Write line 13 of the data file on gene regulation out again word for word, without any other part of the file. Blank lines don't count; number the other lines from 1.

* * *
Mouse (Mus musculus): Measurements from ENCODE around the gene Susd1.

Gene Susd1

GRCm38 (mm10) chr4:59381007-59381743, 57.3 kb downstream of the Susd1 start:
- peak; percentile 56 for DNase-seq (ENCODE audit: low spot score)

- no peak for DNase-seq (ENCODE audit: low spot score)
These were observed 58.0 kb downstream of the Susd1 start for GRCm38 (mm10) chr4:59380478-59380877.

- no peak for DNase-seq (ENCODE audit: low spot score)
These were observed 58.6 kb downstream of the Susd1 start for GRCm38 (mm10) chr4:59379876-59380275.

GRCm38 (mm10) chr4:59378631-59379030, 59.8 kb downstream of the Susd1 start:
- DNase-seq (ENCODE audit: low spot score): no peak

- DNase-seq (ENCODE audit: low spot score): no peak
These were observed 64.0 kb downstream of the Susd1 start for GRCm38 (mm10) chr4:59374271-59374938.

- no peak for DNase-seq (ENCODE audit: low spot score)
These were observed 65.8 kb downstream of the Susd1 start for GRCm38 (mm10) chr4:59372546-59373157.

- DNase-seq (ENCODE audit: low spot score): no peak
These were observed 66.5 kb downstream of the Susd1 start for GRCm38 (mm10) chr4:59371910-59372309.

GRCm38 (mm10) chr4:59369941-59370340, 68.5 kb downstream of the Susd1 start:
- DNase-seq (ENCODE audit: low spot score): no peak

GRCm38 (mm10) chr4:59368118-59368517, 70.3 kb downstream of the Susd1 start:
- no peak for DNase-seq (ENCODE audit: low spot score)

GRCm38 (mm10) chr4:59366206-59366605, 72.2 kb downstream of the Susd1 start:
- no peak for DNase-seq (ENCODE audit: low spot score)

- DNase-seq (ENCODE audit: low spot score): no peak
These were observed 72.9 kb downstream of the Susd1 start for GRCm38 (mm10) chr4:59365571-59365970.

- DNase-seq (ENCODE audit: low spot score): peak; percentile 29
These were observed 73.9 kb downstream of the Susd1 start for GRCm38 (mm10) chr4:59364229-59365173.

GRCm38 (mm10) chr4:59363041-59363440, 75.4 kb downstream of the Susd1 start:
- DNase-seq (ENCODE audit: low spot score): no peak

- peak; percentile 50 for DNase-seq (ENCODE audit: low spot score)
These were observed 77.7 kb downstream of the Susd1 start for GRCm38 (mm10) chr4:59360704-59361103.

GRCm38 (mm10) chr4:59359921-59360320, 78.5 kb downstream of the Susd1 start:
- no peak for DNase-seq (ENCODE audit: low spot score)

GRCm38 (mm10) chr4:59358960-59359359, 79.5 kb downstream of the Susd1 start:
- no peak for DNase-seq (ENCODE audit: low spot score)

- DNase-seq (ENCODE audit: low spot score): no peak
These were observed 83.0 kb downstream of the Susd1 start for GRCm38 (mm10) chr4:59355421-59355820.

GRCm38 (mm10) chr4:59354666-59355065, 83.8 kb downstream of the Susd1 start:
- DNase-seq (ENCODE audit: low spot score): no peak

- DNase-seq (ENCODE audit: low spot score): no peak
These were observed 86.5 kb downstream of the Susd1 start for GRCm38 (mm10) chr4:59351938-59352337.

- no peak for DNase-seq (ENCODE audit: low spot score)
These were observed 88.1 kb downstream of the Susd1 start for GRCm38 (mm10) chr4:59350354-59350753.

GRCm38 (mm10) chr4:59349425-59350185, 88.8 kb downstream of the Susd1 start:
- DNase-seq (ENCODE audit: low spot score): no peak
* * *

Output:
- no peak for DNase-seq (ENCODE audit: low spot score)